Sacred Matters: Celebrity Worship, Sexual Ecstasies, The Living Dead and Other Signs of Religious Life in the United States by Gary Laderman
Ambition is a good thing in a writer. But it's not without risks. Gary Laderman, a professor of American Religious History and Culture at Emory University, is certainly ambitious. His short (180 pages) non-fiction work Sacred Matters seeks to encompass all the ways Americans pursue what he calls the "sacred" -- including those outside conventional organized religion. In effect, he wants to map out the entire spiritual world of contemporary America. This allows him to cover a lot of ground -- Elvis, John Wayne, Albert Einstein, and Joseph Campbell all put in appearances -- but it also means his book is more of a survey than an argument. As a result, his greatest point -- that Americans live rich religious lives even outside traditional churches -- often gets lost amid too many details.
At the outset, Laderman announces, "there is more to religious life in America than belief in God, many more holy possibilities than what is offered in the so-called 'Great Religions of the Book.'" It is a view anticipated by Einstein, who Laderman quotes as saying "I am a deeply religious nonbeliever… This is a somewhat new kind of religion." While not a brand-new view of the "sacred," it is certainly one that still cuts against the society's natural conception of the term "religion." When the book engages this more conventional view directly, the results are quite enlightening. For example, when Laderman observes in his chapter on violence that "all wars are holy with or without God, inherently religious because the violence of war places everything that matters into bold relief," he hits upon an often unstated but undeniable truth. He is equally fascinating when discussing the conflicts over sexual mores between Catholic missionaries and the Pueblo Indians in the sixteenth century.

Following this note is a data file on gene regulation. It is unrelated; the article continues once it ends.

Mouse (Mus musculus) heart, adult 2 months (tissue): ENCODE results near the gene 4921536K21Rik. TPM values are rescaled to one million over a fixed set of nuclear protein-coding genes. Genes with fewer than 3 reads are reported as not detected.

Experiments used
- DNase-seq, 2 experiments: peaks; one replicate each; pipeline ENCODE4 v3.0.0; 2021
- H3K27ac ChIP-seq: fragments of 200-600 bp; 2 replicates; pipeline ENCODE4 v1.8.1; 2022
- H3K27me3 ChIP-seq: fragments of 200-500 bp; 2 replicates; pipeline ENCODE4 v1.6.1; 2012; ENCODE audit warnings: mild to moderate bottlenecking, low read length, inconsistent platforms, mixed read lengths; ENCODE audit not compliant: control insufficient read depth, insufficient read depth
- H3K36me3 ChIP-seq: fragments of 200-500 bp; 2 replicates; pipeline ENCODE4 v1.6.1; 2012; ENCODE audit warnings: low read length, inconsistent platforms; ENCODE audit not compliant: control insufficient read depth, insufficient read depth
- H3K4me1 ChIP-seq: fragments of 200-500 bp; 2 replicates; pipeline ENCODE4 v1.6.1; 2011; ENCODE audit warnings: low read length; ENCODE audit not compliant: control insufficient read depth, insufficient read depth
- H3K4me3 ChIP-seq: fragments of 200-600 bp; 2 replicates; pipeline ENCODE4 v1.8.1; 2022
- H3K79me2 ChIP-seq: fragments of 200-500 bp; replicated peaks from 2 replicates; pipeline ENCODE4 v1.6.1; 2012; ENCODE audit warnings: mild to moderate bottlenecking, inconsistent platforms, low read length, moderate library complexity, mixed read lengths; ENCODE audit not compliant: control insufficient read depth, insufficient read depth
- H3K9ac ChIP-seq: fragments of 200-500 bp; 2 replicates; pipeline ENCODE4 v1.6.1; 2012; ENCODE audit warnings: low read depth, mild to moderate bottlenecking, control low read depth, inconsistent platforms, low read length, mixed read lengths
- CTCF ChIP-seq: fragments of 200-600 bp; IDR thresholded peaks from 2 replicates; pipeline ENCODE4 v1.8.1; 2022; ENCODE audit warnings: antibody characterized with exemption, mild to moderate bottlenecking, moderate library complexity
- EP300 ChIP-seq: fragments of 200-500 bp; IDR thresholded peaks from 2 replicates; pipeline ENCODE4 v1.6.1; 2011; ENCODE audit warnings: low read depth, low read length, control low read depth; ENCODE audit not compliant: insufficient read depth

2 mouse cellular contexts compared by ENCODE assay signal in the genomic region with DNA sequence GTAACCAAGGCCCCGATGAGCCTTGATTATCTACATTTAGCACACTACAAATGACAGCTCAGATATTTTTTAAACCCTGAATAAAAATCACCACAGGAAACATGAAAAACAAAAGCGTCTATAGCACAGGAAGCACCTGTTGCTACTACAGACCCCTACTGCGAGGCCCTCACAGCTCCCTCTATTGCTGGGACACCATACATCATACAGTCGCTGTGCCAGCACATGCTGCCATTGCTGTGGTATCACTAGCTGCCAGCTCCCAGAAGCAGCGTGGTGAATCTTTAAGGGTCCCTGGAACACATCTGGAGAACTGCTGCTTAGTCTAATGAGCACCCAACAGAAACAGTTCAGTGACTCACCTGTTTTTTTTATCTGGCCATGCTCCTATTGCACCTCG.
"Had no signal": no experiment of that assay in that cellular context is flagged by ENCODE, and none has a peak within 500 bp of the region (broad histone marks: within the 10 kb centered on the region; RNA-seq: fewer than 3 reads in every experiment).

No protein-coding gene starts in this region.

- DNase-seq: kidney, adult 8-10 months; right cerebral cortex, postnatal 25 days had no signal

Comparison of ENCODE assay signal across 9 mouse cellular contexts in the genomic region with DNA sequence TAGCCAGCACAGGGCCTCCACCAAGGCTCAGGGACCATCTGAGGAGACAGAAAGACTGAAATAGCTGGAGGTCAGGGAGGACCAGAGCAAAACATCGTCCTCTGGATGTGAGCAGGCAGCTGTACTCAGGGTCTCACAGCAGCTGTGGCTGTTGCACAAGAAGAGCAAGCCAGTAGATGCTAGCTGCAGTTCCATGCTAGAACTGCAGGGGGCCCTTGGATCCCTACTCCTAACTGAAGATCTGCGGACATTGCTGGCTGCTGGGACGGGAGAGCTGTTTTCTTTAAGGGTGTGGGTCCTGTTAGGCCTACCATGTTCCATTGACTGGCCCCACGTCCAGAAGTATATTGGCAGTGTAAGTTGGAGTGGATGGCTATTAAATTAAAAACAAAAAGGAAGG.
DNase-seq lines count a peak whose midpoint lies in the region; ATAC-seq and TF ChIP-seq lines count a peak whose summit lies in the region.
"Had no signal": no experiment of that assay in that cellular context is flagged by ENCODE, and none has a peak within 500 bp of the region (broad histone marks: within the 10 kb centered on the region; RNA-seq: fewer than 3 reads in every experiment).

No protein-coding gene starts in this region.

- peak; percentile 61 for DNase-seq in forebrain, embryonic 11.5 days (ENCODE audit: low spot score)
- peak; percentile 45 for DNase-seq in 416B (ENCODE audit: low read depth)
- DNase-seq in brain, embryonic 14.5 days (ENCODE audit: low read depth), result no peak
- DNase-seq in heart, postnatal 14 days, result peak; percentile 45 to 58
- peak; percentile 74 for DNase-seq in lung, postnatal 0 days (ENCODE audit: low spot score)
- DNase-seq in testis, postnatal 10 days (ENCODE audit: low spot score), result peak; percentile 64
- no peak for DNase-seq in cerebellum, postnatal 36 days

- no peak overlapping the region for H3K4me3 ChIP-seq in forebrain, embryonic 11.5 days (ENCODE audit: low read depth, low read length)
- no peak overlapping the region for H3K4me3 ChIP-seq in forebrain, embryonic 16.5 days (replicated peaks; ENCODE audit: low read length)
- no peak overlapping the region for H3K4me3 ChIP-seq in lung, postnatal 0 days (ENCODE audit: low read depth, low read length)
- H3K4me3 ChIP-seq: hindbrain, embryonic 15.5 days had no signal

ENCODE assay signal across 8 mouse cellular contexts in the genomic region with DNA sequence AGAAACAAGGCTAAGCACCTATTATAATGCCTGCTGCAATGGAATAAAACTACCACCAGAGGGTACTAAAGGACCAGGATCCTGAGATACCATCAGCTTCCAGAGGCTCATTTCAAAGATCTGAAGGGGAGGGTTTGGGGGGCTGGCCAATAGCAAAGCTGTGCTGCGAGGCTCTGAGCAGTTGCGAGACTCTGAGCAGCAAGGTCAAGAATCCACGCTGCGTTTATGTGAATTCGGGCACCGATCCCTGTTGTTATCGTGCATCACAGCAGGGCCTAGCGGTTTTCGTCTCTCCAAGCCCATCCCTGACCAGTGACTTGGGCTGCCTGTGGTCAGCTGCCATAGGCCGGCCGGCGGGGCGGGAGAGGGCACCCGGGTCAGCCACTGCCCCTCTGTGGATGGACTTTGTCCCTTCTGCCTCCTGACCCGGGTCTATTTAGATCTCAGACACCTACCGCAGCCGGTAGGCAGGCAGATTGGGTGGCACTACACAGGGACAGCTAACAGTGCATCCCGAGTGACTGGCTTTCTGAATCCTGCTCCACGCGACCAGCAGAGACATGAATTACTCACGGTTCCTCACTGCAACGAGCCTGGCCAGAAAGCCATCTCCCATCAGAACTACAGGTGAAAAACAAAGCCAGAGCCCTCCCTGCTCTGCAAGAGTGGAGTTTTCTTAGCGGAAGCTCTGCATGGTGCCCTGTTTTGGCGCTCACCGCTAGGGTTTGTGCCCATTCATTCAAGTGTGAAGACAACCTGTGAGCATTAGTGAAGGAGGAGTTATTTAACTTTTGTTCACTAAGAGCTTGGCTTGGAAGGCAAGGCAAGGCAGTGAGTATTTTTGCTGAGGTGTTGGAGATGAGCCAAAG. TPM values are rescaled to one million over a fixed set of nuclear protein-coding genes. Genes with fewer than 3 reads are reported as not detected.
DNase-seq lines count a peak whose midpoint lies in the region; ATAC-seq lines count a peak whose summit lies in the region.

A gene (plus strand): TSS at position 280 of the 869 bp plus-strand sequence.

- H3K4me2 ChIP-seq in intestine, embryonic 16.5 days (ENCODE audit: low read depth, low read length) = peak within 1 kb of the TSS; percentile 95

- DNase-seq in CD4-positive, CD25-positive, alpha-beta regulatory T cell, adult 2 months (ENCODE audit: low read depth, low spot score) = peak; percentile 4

But his desire to be all-encompassing often leads Laderman to make too many hurried assertions. This is especially true of the book's many forays into pop culture. One may personally agree with Laderman's taste when he asserts, "the sacred does not adhere in and exude forth from the likes of Steppenwolf or REO Speedwagon" as opposed to artists such as Elvis, Uncle Tupelo, and Nirvana, but it would still be nice to know exactly why he thinks "Smells Like Teen Spirit" is more "sacred" than "Magic Carpet Ride." Instead he makes a few general points about the sacredness of music itself and then we're off to follow the Grateful Dead. This isn't a minor point -- after all, the central idea of the book is that people draw the line on what constitutes "religion" far too quickly. So when the author draws the line himself, it seems important to explain why. This problem recurs far too often in a book laden with tangents and digressions.
Right in the acknowledgements, Laderman admits the book was born out of his frustration with the way religion was covered in the 2004 election. He was "infuriated" the press "glossed over a deeper, more nuanced and fascinating religious complexity by framing the discussion about religion in simplistic, dualistic, naïve terms like conservative versus liberal or believer versus nonbeliever." As a result, Sacred Matters is by its nature an argument for a wider view of what constitutes "religion." But there isn't a lot of actual arguing, in the sense of trying to counter an opposing point of view. Instead, we're always hurtling on to the next little facet of non-organized religious life. This gives the book a nice, quick pace, but it also means a lot of points go unexplained. To put it another way -- the book is so busy giving us an overview of American non-organized religion, it doesn't take the time to explain just where that "religion" begins and ends. After all, if everything (except for poor REO Speedwagon) is religion, then the term is too broad to mean anything.
When the book works -- particularly when it considers violence and sexuality -- it really does suggest a rich, varied spiritual culture outside of organized churches. In many ways though, Laderman is too civil for his own good. If he had been willing to show some of the "fury" he describes at the narrow way the media often covers religion, the book might have been more focused. As it is now, Sacred Matters makes a number of good points but doesn't do enough to tie them all together. Perhaps he just covers too much ground for such a short work. Laderman's impulse to fit in as much as he can is admirable in theory, but in practice it comes at the expense of his book's overall coherence.
Sacred Matters: Celebrity Worship, Sexual Ecstasies, The Living Dead and
Other Signs of Religious Life in the United States by Gary Laderman